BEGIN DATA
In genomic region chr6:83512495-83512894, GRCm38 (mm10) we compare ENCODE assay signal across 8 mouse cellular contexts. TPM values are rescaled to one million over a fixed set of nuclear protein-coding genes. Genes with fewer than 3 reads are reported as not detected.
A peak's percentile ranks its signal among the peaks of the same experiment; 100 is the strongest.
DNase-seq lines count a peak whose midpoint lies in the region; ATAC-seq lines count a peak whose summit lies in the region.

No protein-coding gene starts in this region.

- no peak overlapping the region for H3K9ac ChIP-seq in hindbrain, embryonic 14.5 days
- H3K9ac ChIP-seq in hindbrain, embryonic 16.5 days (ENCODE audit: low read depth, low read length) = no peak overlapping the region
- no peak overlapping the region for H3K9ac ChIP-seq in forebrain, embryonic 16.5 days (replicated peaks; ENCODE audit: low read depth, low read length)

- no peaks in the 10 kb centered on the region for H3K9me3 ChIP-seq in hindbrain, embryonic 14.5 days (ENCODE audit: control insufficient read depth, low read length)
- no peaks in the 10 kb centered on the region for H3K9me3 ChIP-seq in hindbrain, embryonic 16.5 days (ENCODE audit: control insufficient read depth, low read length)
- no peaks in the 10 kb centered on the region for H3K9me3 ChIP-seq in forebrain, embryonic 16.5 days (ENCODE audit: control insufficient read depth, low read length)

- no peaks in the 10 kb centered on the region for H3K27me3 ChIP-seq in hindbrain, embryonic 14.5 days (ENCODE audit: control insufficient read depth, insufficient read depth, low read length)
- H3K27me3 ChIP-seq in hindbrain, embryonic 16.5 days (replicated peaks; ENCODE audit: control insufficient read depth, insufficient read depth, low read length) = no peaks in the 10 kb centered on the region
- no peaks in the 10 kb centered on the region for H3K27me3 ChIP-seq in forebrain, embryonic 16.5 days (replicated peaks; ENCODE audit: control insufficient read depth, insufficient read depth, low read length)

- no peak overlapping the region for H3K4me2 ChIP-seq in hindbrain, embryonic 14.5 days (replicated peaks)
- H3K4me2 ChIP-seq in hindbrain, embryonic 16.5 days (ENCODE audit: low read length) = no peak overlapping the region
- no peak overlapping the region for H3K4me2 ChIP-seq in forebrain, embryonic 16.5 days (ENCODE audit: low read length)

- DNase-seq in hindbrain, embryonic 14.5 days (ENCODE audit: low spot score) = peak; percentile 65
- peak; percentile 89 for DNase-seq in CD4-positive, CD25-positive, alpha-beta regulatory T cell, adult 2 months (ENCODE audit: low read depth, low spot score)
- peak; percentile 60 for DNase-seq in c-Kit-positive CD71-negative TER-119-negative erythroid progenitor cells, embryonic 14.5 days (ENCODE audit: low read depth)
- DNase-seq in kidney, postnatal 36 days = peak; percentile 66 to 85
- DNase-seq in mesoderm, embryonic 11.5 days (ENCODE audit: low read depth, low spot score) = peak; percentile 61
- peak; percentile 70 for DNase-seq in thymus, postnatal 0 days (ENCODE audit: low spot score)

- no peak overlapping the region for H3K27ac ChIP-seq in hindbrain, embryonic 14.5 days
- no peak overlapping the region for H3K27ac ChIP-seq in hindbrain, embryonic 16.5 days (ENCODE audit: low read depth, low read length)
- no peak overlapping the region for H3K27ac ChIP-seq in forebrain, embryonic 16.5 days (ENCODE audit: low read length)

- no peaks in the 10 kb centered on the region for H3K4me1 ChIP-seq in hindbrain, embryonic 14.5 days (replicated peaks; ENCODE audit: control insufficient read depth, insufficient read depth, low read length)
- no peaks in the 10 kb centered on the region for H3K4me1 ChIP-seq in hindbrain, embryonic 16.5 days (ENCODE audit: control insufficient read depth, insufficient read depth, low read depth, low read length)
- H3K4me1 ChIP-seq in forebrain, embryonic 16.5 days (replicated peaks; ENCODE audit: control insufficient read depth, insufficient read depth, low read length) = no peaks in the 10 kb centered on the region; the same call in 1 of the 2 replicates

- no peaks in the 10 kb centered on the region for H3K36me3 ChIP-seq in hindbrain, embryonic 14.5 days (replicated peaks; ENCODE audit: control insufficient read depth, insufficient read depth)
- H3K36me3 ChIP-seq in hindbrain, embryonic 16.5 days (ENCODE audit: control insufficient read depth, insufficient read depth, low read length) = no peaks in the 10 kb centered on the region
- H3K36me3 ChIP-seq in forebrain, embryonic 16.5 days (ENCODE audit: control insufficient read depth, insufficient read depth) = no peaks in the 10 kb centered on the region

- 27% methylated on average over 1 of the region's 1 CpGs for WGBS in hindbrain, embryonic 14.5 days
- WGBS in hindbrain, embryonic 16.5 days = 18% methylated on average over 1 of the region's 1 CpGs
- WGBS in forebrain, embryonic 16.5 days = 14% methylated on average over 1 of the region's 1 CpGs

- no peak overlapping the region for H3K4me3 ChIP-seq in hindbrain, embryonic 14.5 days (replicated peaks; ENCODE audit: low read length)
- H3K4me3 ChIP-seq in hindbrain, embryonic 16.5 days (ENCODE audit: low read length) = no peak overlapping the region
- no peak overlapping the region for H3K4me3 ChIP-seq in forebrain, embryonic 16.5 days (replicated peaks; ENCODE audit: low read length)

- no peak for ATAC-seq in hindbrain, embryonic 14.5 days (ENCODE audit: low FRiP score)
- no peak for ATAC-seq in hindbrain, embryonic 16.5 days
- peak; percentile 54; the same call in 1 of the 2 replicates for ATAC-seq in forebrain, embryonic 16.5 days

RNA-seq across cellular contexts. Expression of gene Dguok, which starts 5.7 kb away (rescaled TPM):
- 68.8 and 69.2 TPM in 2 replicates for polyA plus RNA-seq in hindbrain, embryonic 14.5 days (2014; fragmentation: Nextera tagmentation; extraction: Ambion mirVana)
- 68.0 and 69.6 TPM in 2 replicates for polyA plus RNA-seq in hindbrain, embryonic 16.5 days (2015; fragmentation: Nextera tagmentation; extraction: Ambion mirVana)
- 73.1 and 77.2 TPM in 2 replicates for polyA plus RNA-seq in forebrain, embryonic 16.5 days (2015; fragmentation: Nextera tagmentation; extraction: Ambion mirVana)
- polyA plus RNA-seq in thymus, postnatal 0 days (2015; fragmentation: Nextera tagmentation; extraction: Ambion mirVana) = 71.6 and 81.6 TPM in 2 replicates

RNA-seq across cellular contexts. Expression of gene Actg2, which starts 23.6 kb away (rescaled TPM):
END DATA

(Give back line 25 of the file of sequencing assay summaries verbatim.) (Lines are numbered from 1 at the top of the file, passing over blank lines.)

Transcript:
- no peak overlapping the region for H3K27ac ChIP-seq in forebrain, embryonic 16.5 days (ENCODE audit: low read length)